The U.S. deal with Boeing that lowered the cost of Air Force One by more than $1.4 billion isn’t the first one involving the manufacturer and President Donald Trump.
Over the course of the president’s first year in office, Boeing has sometimes signed agreements at the White House with Trump looking on.
Most recently, Norway’s Prime Minister Erna Solberg announced in January during a joint press conference with Trump at the White House that the country would purchase five P-8A Poseidon aircraft from Boeing. A derivative of Boeing’s Next Generation 737-800, the aircraft is used for long-range anti-submarine and anti-surface warfare, as well as intelligence, surveillance and reconnaissance missions.
Singapore Airlines inked a deal worth $13.8 billion with Boeing last November for 20 of the company’s 777-9 aircraft and 19 of its 787-10 Dreamliner jets. The airline had already placed an order for 30 of the Dreamliners, serving as the initial customer for the long-haul jet. The airline’s CEO, Goh Choon Phong, signed the deal at the White House, joined by Kevin McCalister, the president and CEO of Boeing Commercial Airplanes, and Trump, who said the agreement would employ 70,000 people in the U.S.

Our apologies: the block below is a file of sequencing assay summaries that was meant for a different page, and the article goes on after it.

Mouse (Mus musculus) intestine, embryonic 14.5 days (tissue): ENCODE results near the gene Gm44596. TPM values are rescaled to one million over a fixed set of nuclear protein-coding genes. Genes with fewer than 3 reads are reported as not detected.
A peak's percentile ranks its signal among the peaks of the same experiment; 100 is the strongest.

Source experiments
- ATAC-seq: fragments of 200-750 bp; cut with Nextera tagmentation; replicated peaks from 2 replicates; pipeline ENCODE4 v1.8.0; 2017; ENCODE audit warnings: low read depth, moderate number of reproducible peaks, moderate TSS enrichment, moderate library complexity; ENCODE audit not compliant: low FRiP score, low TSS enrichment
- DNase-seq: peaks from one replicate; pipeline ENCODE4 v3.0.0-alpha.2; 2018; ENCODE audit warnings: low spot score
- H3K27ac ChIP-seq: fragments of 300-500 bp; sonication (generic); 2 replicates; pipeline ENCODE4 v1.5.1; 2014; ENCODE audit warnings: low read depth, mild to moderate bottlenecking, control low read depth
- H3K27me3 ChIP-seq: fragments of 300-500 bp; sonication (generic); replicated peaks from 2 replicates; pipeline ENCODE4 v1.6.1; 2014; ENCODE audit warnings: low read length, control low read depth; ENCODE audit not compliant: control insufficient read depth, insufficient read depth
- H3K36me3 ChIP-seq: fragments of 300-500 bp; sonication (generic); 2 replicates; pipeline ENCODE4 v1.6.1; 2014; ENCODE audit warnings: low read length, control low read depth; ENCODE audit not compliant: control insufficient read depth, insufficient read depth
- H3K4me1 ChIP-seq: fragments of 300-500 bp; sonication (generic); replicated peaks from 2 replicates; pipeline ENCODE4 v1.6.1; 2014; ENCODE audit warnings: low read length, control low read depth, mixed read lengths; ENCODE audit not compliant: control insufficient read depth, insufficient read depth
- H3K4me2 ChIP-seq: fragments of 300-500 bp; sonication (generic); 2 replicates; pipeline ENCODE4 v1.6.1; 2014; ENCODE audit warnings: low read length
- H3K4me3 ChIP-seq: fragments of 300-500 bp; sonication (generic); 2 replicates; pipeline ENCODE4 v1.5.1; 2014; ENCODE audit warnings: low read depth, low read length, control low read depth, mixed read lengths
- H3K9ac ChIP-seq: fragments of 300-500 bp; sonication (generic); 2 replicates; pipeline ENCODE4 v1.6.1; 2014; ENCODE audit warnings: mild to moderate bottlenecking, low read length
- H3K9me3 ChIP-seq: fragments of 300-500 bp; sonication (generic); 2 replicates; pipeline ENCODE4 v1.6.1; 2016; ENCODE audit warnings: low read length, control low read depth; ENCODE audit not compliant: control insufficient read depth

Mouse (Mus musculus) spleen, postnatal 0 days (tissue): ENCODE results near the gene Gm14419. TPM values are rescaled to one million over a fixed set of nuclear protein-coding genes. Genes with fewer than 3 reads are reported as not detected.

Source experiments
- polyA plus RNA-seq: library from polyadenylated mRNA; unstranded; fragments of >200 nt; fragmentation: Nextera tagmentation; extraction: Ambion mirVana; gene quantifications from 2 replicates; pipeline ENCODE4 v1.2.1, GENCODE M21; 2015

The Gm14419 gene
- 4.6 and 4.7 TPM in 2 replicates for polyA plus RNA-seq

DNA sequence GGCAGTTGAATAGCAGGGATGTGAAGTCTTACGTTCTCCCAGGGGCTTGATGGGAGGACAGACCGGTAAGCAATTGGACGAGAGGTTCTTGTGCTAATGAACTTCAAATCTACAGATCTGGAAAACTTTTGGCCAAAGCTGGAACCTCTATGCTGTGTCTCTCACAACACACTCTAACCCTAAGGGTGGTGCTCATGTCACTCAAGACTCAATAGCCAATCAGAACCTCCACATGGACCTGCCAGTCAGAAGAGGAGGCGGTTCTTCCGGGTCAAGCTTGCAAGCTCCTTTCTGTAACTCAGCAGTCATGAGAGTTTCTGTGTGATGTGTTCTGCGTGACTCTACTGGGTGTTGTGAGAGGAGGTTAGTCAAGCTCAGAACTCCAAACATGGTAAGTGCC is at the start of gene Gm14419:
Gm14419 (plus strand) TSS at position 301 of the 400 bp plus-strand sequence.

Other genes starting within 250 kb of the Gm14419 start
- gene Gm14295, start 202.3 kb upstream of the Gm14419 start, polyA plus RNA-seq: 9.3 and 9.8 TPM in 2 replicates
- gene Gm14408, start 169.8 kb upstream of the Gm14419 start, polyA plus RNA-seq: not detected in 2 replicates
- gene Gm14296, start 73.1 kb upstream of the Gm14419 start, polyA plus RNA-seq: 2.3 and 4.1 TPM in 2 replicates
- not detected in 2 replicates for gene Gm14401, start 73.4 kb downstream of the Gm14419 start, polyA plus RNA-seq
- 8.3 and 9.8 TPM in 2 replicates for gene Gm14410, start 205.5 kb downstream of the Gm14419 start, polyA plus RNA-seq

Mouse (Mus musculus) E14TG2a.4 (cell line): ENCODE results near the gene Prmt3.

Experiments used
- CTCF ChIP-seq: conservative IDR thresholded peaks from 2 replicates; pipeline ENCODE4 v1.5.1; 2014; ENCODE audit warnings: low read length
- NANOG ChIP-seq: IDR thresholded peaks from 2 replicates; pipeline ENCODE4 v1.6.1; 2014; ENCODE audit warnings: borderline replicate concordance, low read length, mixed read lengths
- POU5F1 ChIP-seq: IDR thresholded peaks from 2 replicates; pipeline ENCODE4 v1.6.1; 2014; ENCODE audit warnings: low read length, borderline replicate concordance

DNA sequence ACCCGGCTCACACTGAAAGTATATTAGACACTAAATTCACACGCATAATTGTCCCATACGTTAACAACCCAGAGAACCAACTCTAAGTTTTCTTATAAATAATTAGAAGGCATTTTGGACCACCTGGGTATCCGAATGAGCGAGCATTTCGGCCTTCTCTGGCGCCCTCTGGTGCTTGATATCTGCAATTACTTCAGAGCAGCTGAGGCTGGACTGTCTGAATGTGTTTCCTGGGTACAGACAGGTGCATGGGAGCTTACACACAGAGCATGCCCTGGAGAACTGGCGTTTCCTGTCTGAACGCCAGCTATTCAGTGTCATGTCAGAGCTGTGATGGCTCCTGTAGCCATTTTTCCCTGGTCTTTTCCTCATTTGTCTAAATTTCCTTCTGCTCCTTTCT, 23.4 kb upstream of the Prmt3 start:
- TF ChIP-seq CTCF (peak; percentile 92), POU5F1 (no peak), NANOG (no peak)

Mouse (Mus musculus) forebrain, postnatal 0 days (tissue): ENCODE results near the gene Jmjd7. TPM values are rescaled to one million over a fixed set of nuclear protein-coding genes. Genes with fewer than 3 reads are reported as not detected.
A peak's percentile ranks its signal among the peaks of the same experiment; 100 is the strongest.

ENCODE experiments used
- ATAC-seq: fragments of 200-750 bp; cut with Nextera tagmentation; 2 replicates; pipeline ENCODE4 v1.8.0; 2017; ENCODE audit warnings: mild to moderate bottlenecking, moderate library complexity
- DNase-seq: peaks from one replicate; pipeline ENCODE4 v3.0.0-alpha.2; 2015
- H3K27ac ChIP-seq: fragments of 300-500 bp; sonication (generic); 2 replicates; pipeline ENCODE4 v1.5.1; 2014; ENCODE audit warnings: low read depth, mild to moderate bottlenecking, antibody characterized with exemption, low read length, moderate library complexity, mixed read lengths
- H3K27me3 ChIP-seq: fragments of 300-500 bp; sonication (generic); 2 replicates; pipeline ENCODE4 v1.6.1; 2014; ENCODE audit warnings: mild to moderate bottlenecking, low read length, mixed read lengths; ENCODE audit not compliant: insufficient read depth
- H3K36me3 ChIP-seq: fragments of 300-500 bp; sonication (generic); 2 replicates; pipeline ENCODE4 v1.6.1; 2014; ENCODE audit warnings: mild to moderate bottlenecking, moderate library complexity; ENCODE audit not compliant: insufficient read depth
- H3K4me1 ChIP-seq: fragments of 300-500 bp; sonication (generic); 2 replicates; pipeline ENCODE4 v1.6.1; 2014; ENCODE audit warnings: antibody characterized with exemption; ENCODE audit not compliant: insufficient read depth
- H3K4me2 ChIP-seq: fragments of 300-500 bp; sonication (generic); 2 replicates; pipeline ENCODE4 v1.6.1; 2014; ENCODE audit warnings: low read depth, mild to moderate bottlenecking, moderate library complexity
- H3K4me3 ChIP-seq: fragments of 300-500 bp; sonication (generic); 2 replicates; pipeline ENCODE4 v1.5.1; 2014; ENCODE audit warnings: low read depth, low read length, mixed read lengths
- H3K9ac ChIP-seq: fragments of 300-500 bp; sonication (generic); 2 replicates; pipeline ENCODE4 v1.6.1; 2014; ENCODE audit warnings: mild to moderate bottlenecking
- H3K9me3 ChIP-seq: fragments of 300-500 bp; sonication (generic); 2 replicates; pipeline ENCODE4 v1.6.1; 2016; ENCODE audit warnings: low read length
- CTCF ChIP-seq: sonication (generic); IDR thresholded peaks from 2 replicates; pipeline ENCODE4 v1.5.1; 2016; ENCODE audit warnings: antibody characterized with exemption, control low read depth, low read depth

Boeing signed a memorandum of understanding in September with Malaysia Airlines for 16 airplanes at a ceremony at the St. Regis Hotel in Washington, D.C. During a meeting with Trump, Malaysia’s Prime Minister Najib Abdul Razak said the country intended to have the flag-carrying airline purchase more Boeing aircraft in future to help strengthen the American economy.
“We have committed to 25 planes of the 737 MAX 10, plus eight 787 Dreamliners, and a very strong probability—not possibility—that we will add 24 to 25 more 737 MAX 10 in the near future,” Razak said during the meeting. “So within five years, the deal will be worth beyond $10 billion.”
Trump also owns a Boeing 757, which he used to travel to various stops during his presidential campaign.